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A call for more transparency from religious institutions

Jacob BerkmanWorld
Published: 15 February 2010

NEW YORK – A network of philanthropists and family foundations is calling for greater transparency from Jewish religious institutions.

Most American nonprofits are required to file 990 tax forms that make public how the organizations pay their top employees and allocate money to outside organizations. But religious institutions such as synagogues, day schools, yeshivas, and Chabad outposts are under no such obligation.

Prompted by this summer’s money-laundering scandal in Deal and Brooklyn involving a number of synagogues, the Jewish Funders Network has drafted a list of guidelines that essentially would require religious institutions to be as transparent as other nonprofits.

The network, which represents hundreds of major funders of Jewish organizations, is asking its members to insist that the organizations they fund adopt the following standards:

• Organizations should have governing boards that have financial oversight for the organization’s expenses and transactions.

• Organizations should be open to independent audits and should make financial data available upon donor request.

• Compensation of the chief executive should be decided by a compensation committee.

• Organization should draft a code of ethics that includes among other issues non-conflict of interest, whistleblower, and gift acceptance policies.

“We engaged in discussions with our members and found that some just weren’t aware of what the regulations were and some felt they were in an awkward position to request financial information,” said Mark Charendoff, the president of the Jewish Funder Network. “If they don’t have to provide these kinds of statements to the IRS, then they felt they had no right as funders to demand that kind of financial transparency.... Now they can say, ‘We are part of this group. This is what we are demanding.’ We are not taking our case to the government, we are hoping our community can rise to a higher level of understanding and we can effectively police ourselves.”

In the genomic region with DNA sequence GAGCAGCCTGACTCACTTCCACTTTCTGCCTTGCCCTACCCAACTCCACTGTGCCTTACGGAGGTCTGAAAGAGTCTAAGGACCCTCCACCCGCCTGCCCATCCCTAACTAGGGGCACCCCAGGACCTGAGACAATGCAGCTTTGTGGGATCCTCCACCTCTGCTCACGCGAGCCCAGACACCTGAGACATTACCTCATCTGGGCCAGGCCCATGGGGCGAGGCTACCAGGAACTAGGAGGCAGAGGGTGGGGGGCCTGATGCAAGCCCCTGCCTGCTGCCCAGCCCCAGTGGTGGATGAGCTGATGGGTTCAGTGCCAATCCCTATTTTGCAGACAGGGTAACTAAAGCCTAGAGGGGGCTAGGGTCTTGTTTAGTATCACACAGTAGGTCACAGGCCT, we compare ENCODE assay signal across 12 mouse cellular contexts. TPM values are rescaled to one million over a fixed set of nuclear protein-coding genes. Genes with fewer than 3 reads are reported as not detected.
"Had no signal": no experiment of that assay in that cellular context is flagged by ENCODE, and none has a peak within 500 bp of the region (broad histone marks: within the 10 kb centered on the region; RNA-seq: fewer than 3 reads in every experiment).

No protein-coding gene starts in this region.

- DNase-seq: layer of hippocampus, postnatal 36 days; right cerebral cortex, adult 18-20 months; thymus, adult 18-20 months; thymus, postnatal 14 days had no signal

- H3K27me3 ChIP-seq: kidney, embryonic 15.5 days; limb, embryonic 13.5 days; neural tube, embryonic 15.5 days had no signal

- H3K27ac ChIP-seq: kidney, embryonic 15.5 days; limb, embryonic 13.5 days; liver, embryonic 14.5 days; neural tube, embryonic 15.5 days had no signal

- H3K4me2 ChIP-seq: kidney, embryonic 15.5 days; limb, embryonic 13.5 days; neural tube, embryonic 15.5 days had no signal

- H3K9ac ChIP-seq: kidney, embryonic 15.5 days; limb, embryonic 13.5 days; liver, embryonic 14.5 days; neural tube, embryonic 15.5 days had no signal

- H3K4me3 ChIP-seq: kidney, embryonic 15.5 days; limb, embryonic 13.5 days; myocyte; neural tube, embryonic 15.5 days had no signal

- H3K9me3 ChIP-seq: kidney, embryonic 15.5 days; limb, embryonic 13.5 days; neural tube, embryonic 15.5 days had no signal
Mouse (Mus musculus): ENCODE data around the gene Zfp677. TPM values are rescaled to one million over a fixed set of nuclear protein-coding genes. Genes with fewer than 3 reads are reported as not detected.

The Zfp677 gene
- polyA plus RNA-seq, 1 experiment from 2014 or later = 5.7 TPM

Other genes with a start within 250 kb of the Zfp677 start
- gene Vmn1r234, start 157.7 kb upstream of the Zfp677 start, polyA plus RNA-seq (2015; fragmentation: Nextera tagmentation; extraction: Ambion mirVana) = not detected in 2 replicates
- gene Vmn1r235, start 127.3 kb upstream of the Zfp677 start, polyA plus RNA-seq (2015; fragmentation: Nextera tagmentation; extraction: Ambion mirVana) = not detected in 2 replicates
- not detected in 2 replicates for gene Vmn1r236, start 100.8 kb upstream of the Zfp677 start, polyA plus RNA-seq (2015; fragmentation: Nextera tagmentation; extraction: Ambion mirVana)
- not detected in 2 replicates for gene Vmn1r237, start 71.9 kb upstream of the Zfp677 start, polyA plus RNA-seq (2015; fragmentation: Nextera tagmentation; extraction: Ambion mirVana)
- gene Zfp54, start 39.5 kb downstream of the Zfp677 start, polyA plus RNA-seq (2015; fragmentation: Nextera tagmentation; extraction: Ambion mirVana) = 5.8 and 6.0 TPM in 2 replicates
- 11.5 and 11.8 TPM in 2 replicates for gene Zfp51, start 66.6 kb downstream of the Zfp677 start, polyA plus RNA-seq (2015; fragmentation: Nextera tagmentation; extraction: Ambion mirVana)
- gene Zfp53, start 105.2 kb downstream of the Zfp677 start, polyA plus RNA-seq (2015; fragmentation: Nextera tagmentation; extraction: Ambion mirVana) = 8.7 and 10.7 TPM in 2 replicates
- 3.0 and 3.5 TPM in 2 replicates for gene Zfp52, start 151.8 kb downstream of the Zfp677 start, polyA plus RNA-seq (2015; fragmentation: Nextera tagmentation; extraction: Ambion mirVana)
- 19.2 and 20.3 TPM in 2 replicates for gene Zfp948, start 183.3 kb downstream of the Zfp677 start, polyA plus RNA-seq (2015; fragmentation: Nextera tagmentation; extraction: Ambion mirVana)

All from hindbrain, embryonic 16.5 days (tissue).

Synagogues compose the vast majority of Jewish religious institutions, and as last summer’s money-laundering scandal shows, they can run into sticky situations when they act as conduits for money to other charitable organizations.

But the guidelines also could end up focusing attention on transparency issues that have surrounded a number of Jewish institutions in the United States and abroad, and could put pressure on a variety of institutions to be more forthcoming, including rabbinical schools such as the Conservative movement’s Jewish Theological Seminary, Chabad outposts, and overseas yeshivas.

“We are directing our energy toward any institution taking advantage of the religious exemption given by the IRS and not giving financials to investors and prospective investors,” Charendoff said.

JTA

This article was adapted from Jacob Berkman’s philanthropy blog, TheFundermentalist.com.

 
 

Will the Giving Pledge affect Jewish causes?

Jews on the Giving Pledge list: How have they given ‘Jewish’?

This is what we know so far about the Jewish giving of the Jews who have accepted the Giving Pledge, according to searches of their foundations’ 990 tax forms and media reports:

Michael Bloomberg: Already one of the world’s most generous givers, the mayor of New York City has been ramping up his charity in recent years. His foundation does not yet have 990 forms that show where his money is going, but according to a New York magazine profile he is a major donor to New York’s Jewish Museum.

“Being charitable is an important part of Jewish identity,” Joan Rosenbaum, director of the museum, told the magazine. “And Michael has been an extraordinarily generous supporter of the museum since 1988.”

Eli and Edythe Broad: The Broads, who have made their biggest splashes of late in education and by practically singlehandedly building the art scene in Los Angeles, seem to get a bad rap in the Jewish world. The foundation gives away from $60 million to $400 million in a year, but only about $1 million goes to overtly Jewish causes. Still, its 990 tax forms show a bevy of four- and five-figure gifts to Jewish causes, including the American Jewish Committee, the American Friends of the Israel Philharmonic Orchestra, the Anti-Defamation League, and B’nai B’rith.

In 2006, the largest Jewish gift was a $100,000 grant to Friends of Israel Arts. The same year, the Broads gave more to the United Way than to the UJA-Federation of New York.

In 2002, the foundation gave away about $2 million of the $360 million it pledged to Jewish causes, but Broad had this to say about his Jewish giving: “If I had only a little to give away, my emphasis would be on Jewish and Israeli causes,” he told the L.A. Jewish Journal. “Once you get beyond several hundred thousand dollars, you become a better and more respected citizen if you also give to the Music Center and universities. If I would donate only a million dollars, I would split it between Jewish and general community projects.”